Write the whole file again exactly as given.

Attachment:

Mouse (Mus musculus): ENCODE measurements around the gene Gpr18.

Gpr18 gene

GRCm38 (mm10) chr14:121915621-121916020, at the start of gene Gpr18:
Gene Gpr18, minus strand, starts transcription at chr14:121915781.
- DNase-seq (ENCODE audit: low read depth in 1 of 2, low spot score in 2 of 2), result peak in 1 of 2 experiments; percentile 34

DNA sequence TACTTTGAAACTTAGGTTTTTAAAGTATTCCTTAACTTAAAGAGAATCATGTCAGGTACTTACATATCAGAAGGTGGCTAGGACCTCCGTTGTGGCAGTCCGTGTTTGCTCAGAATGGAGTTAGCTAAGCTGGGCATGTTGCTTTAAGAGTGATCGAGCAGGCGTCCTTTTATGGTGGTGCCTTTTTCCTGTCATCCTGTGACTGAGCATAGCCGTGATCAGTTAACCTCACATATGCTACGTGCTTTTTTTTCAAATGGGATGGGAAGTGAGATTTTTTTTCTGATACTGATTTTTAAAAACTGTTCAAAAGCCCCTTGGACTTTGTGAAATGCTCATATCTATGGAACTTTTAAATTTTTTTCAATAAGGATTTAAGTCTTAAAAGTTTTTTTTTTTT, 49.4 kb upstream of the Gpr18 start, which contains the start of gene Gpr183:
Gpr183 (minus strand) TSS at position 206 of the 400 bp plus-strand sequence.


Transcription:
Mouse (Mus musculus): ENCODE measurements around the gene Gpr18.

Gpr18 gene

GRCm38 (mm10) chr14:121915621-121916020, at the start of gene Gpr18:
Gene Gpr18, minus strand, starts transcription at chr14:121915781.
- DNase-seq (ENCODE audit: low read depth in 1 of 2, low spot score in 2 of 2), result peak in 1 of 2 experiments; percentile 34

DNA sequence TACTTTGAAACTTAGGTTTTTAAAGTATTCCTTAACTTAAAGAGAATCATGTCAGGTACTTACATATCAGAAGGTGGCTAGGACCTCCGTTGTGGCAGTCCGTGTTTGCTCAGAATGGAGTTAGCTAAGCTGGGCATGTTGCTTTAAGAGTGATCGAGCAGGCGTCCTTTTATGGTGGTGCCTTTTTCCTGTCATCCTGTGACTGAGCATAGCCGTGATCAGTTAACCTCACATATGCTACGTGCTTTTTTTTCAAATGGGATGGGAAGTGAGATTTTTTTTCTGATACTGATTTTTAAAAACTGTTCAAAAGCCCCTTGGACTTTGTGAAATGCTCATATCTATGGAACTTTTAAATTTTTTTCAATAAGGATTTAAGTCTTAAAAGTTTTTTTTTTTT, 49.4 kb upstream of the Gpr18 start, which contains the start of gene Gpr183:
Gpr183 (minus strand) TSS at position 206 of the 400 bp plus-strand sequence.